After repeated failures to get this machine working, he asked the battery team what the purpose of the felt cover was, they informed him that it was to reduce sound and vibration. The auto body team, however, when asked the same question, replied that it was for fire safety.

It turned out that the part was not needed at all and could be deleted entirely. The part existence was a product of poor communication between disparate teams.

Lesson learned, Musk overcomes this on Starship by having a flat organizational structure with each person serving as their own chief engineer while minimizing teams and organizational divisions that create communication bottlenecks.

Step 3) Optimize

Some parts and processes are not negotiable. This is where traditional engineering comes into play. Processes can be improved and designs can be optimized through modelling and testing. This process of optimization, however, is closely linked to Step 4, as we will see.

Step 4) Accelerate Cycle Time

In recent years, Musk has talked a great deal about the interplay between production and design. For all of its complexity, it is relatively easy to design and build a single car or rocket, producing them on scale, however, is at least 1000 times harder according to Musk.

Why bother mass-producing rockets at all then? Well, there are a number of answers to this question, but it turns out that design optimization is inextricably linked with production cycle time.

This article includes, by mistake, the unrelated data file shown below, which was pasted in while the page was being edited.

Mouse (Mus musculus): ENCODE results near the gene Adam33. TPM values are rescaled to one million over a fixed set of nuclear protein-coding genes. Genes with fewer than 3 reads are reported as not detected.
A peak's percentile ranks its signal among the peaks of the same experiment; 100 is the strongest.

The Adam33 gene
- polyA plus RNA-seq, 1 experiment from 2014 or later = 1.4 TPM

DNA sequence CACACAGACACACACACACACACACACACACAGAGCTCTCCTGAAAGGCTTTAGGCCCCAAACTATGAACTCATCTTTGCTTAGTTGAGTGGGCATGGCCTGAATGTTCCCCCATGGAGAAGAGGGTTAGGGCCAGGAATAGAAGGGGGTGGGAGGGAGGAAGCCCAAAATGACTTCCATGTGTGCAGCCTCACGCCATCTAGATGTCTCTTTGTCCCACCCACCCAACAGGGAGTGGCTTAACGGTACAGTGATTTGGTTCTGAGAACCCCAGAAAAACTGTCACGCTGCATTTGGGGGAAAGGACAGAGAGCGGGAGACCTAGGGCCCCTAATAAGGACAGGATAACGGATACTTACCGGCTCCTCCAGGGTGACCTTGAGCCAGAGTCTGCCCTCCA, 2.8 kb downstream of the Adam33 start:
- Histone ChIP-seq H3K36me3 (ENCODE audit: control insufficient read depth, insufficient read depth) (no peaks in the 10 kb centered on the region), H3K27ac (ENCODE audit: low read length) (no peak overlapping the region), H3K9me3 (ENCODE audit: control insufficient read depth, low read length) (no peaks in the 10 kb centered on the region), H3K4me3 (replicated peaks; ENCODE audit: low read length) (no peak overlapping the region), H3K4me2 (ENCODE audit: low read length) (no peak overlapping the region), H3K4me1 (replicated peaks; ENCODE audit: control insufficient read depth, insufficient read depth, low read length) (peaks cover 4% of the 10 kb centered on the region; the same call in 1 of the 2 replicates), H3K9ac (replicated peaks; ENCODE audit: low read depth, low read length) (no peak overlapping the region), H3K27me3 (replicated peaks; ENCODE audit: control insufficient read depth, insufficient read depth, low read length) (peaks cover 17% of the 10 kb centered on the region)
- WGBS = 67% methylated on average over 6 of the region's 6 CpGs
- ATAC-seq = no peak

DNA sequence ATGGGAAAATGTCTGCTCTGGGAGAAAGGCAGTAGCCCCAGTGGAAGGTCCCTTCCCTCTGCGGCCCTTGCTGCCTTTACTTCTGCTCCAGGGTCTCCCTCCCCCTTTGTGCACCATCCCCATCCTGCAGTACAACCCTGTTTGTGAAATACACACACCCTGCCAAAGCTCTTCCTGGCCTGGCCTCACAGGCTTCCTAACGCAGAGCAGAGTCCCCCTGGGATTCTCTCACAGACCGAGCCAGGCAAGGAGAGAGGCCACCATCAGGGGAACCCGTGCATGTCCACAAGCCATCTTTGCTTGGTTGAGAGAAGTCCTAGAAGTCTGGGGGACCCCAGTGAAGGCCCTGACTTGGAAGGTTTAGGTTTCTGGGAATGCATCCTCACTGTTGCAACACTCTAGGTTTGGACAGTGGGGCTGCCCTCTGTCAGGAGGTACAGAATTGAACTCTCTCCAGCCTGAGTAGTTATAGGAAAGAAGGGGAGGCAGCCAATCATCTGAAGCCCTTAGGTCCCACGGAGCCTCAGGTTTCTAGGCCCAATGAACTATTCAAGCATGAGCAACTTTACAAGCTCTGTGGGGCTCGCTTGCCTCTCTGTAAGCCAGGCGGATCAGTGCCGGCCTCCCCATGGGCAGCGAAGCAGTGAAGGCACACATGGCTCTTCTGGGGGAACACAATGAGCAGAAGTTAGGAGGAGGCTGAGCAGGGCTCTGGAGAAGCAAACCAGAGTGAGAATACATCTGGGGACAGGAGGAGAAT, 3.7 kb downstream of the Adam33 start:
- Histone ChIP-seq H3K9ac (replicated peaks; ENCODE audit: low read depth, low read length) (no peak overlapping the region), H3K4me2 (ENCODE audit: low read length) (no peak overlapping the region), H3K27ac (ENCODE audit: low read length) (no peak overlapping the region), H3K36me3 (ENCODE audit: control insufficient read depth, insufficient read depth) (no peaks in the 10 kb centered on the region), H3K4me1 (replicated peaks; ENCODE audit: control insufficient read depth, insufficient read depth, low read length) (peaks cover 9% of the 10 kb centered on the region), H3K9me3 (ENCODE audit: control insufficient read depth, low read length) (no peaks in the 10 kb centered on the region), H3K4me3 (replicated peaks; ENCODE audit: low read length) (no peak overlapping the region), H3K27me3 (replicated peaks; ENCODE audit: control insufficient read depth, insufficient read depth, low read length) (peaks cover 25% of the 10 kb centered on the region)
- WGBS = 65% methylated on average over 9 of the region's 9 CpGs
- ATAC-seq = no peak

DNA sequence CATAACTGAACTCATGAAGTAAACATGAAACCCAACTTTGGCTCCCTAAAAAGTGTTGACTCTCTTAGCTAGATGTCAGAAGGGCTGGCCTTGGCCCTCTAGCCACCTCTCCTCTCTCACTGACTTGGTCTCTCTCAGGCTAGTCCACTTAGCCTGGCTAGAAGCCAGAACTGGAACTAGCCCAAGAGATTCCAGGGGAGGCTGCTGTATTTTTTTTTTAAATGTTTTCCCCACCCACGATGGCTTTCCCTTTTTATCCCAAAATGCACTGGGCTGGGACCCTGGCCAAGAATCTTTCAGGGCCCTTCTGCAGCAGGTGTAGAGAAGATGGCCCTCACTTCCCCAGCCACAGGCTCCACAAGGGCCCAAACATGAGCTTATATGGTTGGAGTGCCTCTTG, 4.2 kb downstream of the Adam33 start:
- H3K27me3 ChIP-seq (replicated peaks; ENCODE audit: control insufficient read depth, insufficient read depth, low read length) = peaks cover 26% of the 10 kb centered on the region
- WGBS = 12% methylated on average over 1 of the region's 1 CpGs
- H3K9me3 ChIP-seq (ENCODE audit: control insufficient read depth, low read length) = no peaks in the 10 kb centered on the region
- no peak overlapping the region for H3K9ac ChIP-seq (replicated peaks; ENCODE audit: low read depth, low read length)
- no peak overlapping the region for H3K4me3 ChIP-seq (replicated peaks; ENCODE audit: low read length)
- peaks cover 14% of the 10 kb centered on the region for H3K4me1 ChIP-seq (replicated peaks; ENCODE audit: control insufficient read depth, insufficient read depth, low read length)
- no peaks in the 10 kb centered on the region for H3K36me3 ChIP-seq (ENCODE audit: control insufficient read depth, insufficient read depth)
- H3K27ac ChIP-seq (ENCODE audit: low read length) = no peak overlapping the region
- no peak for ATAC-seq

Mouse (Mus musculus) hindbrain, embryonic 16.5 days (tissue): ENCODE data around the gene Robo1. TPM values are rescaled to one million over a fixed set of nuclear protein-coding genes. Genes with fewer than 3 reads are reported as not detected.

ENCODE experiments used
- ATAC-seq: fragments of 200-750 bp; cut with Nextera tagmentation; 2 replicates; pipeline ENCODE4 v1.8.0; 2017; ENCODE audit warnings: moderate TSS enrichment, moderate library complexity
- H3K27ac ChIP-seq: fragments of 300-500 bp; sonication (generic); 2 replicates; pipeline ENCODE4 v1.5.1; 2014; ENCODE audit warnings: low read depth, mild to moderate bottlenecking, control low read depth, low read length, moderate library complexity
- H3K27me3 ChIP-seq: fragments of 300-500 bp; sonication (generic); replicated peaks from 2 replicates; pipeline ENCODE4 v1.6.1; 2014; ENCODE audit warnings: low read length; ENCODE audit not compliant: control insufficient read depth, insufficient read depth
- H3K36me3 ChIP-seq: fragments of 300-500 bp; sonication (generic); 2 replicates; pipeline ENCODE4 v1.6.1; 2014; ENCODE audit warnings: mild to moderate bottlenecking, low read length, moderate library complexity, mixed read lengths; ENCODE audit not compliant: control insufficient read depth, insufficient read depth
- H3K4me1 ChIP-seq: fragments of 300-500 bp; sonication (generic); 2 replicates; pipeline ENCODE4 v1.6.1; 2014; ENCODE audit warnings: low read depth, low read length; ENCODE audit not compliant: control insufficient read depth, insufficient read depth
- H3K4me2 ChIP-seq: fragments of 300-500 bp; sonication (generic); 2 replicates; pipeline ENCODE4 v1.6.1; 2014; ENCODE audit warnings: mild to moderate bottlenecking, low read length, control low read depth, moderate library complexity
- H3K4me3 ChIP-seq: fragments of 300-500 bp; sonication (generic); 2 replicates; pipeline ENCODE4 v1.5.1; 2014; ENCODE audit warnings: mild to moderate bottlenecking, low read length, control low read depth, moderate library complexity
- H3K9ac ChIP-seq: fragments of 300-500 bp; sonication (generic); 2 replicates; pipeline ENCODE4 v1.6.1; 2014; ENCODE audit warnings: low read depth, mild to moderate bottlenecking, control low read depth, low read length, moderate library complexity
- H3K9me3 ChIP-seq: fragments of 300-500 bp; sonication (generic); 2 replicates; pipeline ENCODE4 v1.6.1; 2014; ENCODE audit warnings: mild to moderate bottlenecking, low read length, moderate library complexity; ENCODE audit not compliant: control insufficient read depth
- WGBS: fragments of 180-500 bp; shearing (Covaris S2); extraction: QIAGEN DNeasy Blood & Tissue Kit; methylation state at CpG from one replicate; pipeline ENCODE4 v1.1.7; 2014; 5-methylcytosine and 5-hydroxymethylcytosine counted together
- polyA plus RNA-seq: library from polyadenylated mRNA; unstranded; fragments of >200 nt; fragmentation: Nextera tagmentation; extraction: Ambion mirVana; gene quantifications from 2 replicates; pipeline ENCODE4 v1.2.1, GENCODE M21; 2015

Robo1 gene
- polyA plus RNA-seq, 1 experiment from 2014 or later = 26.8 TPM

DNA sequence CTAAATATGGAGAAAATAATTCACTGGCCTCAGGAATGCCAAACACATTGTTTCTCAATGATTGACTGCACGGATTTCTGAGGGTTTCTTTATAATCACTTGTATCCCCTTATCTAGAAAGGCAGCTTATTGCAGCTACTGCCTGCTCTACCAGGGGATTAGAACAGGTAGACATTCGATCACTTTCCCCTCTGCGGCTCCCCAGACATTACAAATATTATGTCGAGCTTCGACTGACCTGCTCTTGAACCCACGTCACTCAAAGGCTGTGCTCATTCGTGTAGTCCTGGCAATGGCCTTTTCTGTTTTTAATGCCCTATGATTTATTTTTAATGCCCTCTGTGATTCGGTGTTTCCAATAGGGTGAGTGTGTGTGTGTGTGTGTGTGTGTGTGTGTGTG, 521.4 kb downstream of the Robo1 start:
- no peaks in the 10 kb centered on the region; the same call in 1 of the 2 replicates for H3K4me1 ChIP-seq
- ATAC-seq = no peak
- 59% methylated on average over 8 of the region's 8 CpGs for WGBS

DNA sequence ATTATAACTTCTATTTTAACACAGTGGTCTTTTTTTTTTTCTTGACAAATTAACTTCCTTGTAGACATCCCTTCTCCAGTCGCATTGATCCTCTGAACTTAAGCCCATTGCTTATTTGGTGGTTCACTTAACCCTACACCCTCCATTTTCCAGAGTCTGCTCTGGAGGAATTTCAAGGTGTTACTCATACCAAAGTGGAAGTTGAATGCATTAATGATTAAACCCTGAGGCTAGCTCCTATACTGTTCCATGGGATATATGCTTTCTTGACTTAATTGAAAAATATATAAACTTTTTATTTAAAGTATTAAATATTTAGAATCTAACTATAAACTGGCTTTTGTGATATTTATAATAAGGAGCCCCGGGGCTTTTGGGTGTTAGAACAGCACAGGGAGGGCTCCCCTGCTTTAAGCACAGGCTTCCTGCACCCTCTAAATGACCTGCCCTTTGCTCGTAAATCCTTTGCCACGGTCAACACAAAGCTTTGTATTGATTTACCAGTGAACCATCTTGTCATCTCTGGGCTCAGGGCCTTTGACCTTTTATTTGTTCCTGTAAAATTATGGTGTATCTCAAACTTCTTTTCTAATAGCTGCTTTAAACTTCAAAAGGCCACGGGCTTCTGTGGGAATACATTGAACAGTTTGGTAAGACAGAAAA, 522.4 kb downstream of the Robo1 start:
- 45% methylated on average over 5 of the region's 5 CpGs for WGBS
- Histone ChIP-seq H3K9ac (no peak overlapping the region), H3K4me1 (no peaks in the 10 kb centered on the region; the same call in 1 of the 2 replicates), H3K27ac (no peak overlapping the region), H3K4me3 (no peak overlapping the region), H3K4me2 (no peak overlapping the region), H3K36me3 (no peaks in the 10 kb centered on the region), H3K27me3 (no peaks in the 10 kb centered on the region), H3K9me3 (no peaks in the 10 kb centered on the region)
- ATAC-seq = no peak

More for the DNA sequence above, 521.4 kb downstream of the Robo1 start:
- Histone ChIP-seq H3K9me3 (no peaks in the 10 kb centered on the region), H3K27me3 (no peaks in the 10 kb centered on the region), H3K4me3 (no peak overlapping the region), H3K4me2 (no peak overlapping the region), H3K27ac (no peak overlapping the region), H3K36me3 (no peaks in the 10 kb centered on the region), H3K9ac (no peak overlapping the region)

Musk notes that technological progress follows the below formula:

Technological Progress = Iterations x Progress Between Iterations

In other words, the more quickly one can iterate and test, the more quickly flaws and optimization opportunities can be revealed. That is why Musk is comfortable with rocket explosions and failures…they reveal important data that help improve the end product faster.

This is akin like the parable of the pottery class. When a teacher divided his pottery class into two groups, grading Group 1 on quality and Group 2 on quantity, the second group, despite not even trying, would produce a better quality piece than the first.

Why? Because the second group, in producing in quantity, had more iterations to improve quality. It’s the same reason that a Camry is more reliable than a Ferrari; mass production creates a stronger feedback loop for design optimization.

Step 5) Automate

This last step is obvious. Once you have developed the optimal solution and refined it such that you can achieve excellent cycle times, the next logical step is to automate. Automation can reduce the cost both in terms of expense and human labor, freeing up resources for other areas where it is now needed.

Universally Applicable

The above steps aren’t limited to rocket production. From writing, to your job, to government, to software design, the basic principles identified by Musk are widely applicable. Musk has been able to leverage his experience in multiple industries and has been willing to share his experience for the betterment of our personal lives and the world as a whole. We best heed the lessons.